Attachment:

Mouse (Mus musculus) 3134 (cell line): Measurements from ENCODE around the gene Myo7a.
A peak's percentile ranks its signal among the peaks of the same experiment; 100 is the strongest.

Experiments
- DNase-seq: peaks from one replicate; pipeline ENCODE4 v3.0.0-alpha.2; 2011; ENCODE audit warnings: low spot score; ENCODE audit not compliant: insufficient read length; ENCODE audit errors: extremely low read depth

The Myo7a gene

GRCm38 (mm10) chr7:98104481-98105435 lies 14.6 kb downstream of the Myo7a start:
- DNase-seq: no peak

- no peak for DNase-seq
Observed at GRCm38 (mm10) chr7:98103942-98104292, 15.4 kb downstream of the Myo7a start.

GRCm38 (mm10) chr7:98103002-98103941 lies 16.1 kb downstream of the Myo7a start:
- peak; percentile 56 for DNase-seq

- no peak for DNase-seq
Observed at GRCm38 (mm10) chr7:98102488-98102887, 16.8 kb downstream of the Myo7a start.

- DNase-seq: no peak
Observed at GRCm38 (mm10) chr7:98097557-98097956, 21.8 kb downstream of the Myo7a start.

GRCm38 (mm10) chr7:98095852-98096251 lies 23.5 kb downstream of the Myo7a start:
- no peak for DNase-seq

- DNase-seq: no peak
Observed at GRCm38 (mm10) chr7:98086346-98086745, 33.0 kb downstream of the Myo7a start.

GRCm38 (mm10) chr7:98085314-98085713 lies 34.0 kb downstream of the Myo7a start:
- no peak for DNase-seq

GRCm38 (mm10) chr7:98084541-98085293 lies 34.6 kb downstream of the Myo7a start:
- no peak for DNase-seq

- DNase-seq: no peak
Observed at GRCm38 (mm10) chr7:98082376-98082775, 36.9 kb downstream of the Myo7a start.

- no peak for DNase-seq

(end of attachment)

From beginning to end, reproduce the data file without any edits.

Mouse (Mus musculus) 3134 (cell line): Measurements from ENCODE around the gene Myo7a.
A peak's percentile ranks its signal among the peaks of the same experiment; 100 is the strongest.

Experiments
- DNase-seq: peaks from one replicate; pipeline ENCODE4 v3.0.0-alpha.2; 2011; ENCODE audit warnings: low spot score; ENCODE audit not compliant: insufficient read length; ENCODE audit errors: extremely low read depth

The Myo7a gene

GRCm38 (mm10) chr7:98104481-98105435 lies 14.6 kb downstream of the Myo7a start:
- DNase-seq: no peak

- no peak for DNase-seq
Observed at GRCm38 (mm10) chr7:98103942-98104292, 15.4 kb downstream of the Myo7a start.

GRCm38 (mm10) chr7:98103002-98103941 lies 16.1 kb downstream of the Myo7a start:
- peak; percentile 56 for DNase-seq

- no peak for DNase-seq
Observed at GRCm38 (mm10) chr7:98102488-98102887, 16.8 kb downstream of the Myo7a start.

- DNase-seq: no peak
Observed at GRCm38 (mm10) chr7:98097557-98097956, 21.8 kb downstream of the Myo7a start.

GRCm38 (mm10) chr7:98095852-98096251 lies 23.5 kb downstream of the Myo7a start:
- no peak for DNase-seq

- DNase-seq: no peak
Observed at GRCm38 (mm10) chr7:98086346-98086745, 33.0 kb downstream of the Myo7a start.

GRCm38 (mm10) chr7:98085314-98085713 lies 34.0 kb downstream of the Myo7a start:
- no peak for DNase-seq

GRCm38 (mm10) chr7:98084541-98085293 lies 34.6 kb downstream of the Myo7a start:
- no peak for DNase-seq

- DNase-seq: no peak
Observed at GRCm38 (mm10) chr7:98082376-98082775, 36.9 kb downstream of the Myo7a start.

- no peak for DNase-seq